• Once you have that blueprint, I recommend writing in this order:
    • Research question/hypotheses
    • Methods
    • Figures/tables.
    • Bullet points for each figure/table that articulate the information in the figures/table. If a figure/table is in the results section, also write bullet points for the SO WHAT? of each figure/table.
    • Write out bullet points for results not shown in figures/tables.
    • Bullet point discussion themes – these should convey the SO WHAT? of your research and connect to the literature (which you haven’t written up yet). Nail down discussion points – this is the hardest part.
    • The content of the background should be aligned with your discussion. The discussion should consist of:
      • 2-4 very specific findings linked to the work that most closely aligns with your study.
      • 1-3 broader implications that align with work that is linked with some, but not all aspects of your work.
      • 1-3 very broad implications that align with the most general community.
      • Then, and only then, do you write the background (this is the introduction or literature review or theoretical framework or whatever your field calls the background). As you write the background, your discussion points might adjust to accommodate any new literature that you discover. See this post for suggestions about how to write the background.
    • After finish your background, flesh out the discussion by weaving the literature you have cited into the discussion.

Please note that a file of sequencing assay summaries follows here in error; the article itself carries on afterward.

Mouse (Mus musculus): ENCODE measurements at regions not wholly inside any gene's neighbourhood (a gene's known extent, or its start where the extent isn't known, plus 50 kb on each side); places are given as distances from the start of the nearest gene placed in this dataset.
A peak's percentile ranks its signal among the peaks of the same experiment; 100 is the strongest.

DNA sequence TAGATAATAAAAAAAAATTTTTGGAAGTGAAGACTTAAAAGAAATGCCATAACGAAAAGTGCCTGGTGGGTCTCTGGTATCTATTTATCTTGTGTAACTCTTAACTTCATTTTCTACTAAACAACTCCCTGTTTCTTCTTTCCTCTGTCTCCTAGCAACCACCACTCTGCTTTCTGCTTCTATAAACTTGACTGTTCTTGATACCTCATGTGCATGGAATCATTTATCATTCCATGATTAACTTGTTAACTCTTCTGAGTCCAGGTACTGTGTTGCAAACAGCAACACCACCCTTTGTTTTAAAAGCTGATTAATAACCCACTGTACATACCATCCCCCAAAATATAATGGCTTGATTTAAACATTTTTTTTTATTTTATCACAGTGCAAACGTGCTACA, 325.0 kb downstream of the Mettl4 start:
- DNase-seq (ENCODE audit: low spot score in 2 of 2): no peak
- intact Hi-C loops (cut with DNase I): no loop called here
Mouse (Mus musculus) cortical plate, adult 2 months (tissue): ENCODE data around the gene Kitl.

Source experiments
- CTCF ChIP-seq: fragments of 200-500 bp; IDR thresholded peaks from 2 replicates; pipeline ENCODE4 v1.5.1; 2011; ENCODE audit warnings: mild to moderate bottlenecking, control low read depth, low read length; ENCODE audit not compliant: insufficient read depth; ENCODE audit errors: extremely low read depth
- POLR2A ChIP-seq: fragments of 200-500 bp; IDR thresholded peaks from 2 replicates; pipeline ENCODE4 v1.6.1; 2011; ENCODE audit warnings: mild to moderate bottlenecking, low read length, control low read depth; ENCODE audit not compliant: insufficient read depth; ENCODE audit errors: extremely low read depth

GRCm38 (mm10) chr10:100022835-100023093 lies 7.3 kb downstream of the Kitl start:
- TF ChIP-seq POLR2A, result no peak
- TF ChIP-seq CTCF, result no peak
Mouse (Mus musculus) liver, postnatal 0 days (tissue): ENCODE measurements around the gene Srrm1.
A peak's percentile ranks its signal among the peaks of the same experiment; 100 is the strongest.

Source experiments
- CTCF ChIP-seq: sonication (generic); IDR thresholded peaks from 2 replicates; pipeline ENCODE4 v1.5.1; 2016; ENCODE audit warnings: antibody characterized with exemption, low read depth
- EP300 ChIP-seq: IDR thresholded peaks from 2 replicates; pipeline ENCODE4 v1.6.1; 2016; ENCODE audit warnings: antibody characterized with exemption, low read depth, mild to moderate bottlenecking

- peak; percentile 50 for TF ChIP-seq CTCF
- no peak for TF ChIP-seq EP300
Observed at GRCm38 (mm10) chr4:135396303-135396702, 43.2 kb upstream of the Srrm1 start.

How to Review a Manuscript

The related posts: How to Review a Manuscript, How to Write a Manuscript, How (and When) to Write the Background Section of a Manuscript.

Reviewing a manuscript for a professional journal can seem like an overwhelming task, and can be time-consuming. I use this technique to help me dig into a paper quickly.

  1. Read the abstract and the title.
  2. Make a note of the central theme of the paper.
  3. Flip to the research question (usually at end of intro).
  4. Make a note of the connection or lack thereof between the research question and the theme as depicted by title and abstract.
  5. Flip to discussion.
  6. Does the discussion address the theme and question? Often, this is where a paper will fall apart first. Don’t read in great detail yet, just skim for alignment.
  7. If discussion, theme, and question do not align, then your review should focus on this. Do the next steps, but the authors either made a mistake, or didn’t actually do the work as they thought they had.
  8. If discussion, theme, and question all align, then go to methods. As above, check to make sure methods align with theme/question. Now, however, you get to decide if the methods are adequate. Not perfect. Adequate. You can note imperfections, but new reviewers are often too focused on minor details and then miss major errors. Look up any methods that you feel weak on – I do it all the time, especially for stats and even for things I’m an expert on. If I have any questions, I always double-check that my concern is legit.
  9. Dig into the results.
    1. Do the results align with the theme/question/method?
    2. Do the results need to push things further?
    3. Are figures/tables telling the story of the paper or are they difficult to follow?
  10. Dig into the discussion. The biggest mistake I see is a discussion that simply repeats results. A good discussion will tell a reader the SO WHAT of the paper. Seriously, why should anyone care enough to read it?
  11. Remember, you still shouldn’t have read much of the introduction or literature review. Read it now.
    1. Does the introduction link into the discussion?
    2. Does the discussion adequately reference both the literature they cite and the existing literature, in general? Often, people will have a misalignment between the literature they reference and their discussion. You might not know the literature well enough to know what’s missing, but GoogleScholar does.